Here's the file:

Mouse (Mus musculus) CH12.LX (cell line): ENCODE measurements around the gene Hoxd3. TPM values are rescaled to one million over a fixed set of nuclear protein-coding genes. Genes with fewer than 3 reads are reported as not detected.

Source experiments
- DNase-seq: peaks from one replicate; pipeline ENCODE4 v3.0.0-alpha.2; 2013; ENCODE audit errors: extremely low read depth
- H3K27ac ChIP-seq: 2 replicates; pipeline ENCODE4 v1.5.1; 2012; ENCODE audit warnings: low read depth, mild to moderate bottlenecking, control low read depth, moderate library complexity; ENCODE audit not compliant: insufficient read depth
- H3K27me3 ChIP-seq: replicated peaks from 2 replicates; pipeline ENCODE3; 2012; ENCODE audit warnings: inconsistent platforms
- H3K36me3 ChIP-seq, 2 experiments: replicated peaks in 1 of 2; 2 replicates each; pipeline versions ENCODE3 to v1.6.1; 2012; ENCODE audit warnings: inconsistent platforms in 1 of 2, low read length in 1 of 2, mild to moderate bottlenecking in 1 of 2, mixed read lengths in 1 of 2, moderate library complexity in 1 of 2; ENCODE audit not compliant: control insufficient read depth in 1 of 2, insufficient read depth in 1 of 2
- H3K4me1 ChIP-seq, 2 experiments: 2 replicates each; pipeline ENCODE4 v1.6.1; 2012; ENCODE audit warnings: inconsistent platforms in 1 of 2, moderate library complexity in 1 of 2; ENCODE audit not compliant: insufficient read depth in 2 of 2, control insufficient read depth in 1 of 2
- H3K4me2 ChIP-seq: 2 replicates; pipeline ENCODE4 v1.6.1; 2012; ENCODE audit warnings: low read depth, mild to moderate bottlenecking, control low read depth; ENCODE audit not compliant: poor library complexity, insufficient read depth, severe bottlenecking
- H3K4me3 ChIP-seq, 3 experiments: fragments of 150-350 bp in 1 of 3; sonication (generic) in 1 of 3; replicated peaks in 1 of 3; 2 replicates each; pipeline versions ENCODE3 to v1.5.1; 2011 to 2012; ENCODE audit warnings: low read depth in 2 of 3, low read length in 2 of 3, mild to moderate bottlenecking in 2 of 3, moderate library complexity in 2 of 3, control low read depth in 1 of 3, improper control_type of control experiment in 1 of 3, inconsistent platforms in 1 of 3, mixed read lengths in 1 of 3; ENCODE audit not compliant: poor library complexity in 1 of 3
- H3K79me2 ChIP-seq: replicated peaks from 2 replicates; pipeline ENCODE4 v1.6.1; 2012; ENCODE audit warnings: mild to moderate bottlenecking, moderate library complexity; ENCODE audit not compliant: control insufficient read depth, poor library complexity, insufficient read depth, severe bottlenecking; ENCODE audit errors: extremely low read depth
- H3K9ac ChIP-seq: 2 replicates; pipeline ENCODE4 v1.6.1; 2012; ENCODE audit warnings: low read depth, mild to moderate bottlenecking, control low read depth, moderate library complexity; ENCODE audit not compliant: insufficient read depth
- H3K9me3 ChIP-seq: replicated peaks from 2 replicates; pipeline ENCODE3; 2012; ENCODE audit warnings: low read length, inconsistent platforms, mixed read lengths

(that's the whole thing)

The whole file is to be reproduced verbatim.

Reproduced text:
Mouse (Mus musculus) CH12.LX (cell line): ENCODE measurements around the gene Hoxd3. TPM values are rescaled to one million over a fixed set of nuclear protein-coding genes. Genes with fewer than 3 reads are reported as not detected.

Source experiments
- DNase-seq: peaks from one replicate; pipeline ENCODE4 v3.0.0-alpha.2; 2013; ENCODE audit errors: extremely low read depth
- H3K27ac ChIP-seq: 2 replicates; pipeline ENCODE4 v1.5.1; 2012; ENCODE audit warnings: low read depth, mild to moderate bottlenecking, control low read depth, moderate library complexity; ENCODE audit not compliant: insufficient read depth
- H3K27me3 ChIP-seq: replicated peaks from 2 replicates; pipeline ENCODE3; 2012; ENCODE audit warnings: inconsistent platforms
- H3K36me3 ChIP-seq, 2 experiments: replicated peaks in 1 of 2; 2 replicates each; pipeline versions ENCODE3 to v1.6.1; 2012; ENCODE audit warnings: inconsistent platforms in 1 of 2, low read length in 1 of 2, mild to moderate bottlenecking in 1 of 2, mixed read lengths in 1 of 2, moderate library complexity in 1 of 2; ENCODE audit not compliant: control insufficient read depth in 1 of 2, insufficient read depth in 1 of 2
- H3K4me1 ChIP-seq, 2 experiments: 2 replicates each; pipeline ENCODE4 v1.6.1; 2012; ENCODE audit warnings: inconsistent platforms in 1 of 2, moderate library complexity in 1 of 2; ENCODE audit not compliant: insufficient read depth in 2 of 2, control insufficient read depth in 1 of 2
- H3K4me2 ChIP-seq: 2 replicates; pipeline ENCODE4 v1.6.1; 2012; ENCODE audit warnings: low read depth, mild to moderate bottlenecking, control low read depth; ENCODE audit not compliant: poor library complexity, insufficient read depth, severe bottlenecking
- H3K4me3 ChIP-seq, 3 experiments: fragments of 150-350 bp in 1 of 3; sonication (generic) in 1 of 3; replicated peaks in 1 of 3; 2 replicates each; pipeline versions ENCODE3 to v1.5.1; 2011 to 2012; ENCODE audit warnings: low read depth in 2 of 3, low read length in 2 of 3, mild to moderate bottlenecking in 2 of 3, moderate library complexity in 2 of 3, control low read depth in 1 of 3, improper control_type of control experiment in 1 of 3, inconsistent platforms in 1 of 3, mixed read lengths in 1 of 3; ENCODE audit not compliant: poor library complexity in 1 of 3
- H3K79me2 ChIP-seq: replicated peaks from 2 replicates; pipeline ENCODE4 v1.6.1; 2012; ENCODE audit warnings: mild to moderate bottlenecking, moderate library complexity; ENCODE audit not compliant: control insufficient read depth, poor library complexity, insufficient read depth, severe bottlenecking; ENCODE audit errors: extremely low read depth
- H3K9ac ChIP-seq: 2 replicates; pipeline ENCODE4 v1.6.1; 2012; ENCODE audit warnings: low read depth, mild to moderate bottlenecking, control low read depth, moderate library complexity; ENCODE audit not compliant: insufficient read depth
- H3K9me3 ChIP-seq: replicated peaks from 2 replicates; pipeline ENCODE3; 2012; ENCODE audit warnings: low read length, inconsistent platforms, mixed read lengths